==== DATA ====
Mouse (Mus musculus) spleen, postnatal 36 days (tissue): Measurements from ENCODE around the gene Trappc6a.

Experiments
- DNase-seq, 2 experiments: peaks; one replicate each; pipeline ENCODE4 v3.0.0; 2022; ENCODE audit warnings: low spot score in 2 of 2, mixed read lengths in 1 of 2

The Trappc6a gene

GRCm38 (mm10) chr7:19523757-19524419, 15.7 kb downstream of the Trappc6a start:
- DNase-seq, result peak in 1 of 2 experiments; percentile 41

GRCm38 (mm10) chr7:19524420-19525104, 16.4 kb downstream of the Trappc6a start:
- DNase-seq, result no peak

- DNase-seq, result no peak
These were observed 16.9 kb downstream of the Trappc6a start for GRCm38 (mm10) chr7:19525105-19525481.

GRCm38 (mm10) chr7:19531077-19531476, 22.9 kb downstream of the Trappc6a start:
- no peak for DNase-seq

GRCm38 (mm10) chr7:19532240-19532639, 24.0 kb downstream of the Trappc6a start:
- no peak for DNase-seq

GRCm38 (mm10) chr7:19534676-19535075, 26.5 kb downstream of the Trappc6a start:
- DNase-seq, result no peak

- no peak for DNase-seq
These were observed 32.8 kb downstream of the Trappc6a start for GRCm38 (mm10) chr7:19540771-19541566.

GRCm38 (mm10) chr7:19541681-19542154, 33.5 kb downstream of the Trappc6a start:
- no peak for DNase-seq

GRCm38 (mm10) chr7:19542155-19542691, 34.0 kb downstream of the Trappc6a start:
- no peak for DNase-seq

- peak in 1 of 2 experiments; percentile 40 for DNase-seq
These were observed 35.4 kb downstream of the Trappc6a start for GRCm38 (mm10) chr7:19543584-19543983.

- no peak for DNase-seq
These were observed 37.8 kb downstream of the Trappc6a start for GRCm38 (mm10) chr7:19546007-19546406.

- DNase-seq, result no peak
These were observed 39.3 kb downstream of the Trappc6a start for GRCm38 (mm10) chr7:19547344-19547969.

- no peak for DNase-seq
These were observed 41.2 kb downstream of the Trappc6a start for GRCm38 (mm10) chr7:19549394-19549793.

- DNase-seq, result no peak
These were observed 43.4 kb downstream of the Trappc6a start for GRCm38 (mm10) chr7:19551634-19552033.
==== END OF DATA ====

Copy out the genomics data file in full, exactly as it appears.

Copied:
Mouse (Mus musculus) spleen, postnatal 36 days (tissue): Measurements from ENCODE around the gene Trappc6a.

Experiments
- DNase-seq, 2 experiments: peaks; one replicate each; pipeline ENCODE4 v3.0.0; 2022; ENCODE audit warnings: low spot score in 2 of 2, mixed read lengths in 1 of 2

The Trappc6a gene

GRCm38 (mm10) chr7:19523757-19524419, 15.7 kb downstream of the Trappc6a start:
- DNase-seq, result peak in 1 of 2 experiments; percentile 41

GRCm38 (mm10) chr7:19524420-19525104, 16.4 kb downstream of the Trappc6a start:
- DNase-seq, result no peak

- DNase-seq, result no peak
These were observed 16.9 kb downstream of the Trappc6a start for GRCm38 (mm10) chr7:19525105-19525481.

GRCm38 (mm10) chr7:19531077-19531476, 22.9 kb downstream of the Trappc6a start:
- no peak for DNase-seq

GRCm38 (mm10) chr7:19532240-19532639, 24.0 kb downstream of the Trappc6a start:
- no peak for DNase-seq

GRCm38 (mm10) chr7:19534676-19535075, 26.5 kb downstream of the Trappc6a start:
- DNase-seq, result no peak

- no peak for DNase-seq
These were observed 32.8 kb downstream of the Trappc6a start for GRCm38 (mm10) chr7:19540771-19541566.

GRCm38 (mm10) chr7:19541681-19542154, 33.5 kb downstream of the Trappc6a start:
- no peak for DNase-seq

GRCm38 (mm10) chr7:19542155-19542691, 34.0 kb downstream of the Trappc6a start:
- no peak for DNase-seq

- peak in 1 of 2 experiments; percentile 40 for DNase-seq
These were observed 35.4 kb downstream of the Trappc6a start for GRCm38 (mm10) chr7:19543584-19543983.

- no peak for DNase-seq
These were observed 37.8 kb downstream of the Trappc6a start for GRCm38 (mm10) chr7:19546007-19546406.

- DNase-seq, result no peak
These were observed 39.3 kb downstream of the Trappc6a start for GRCm38 (mm10) chr7:19547344-19547969.

- no peak for DNase-seq
These were observed 41.2 kb downstream of the Trappc6a start for GRCm38 (mm10) chr7:19549394-19549793.

- DNase-seq, result no peak
These were observed 43.4 kb downstream of the Trappc6a start for GRCm38 (mm10) chr7:19551634-19552033.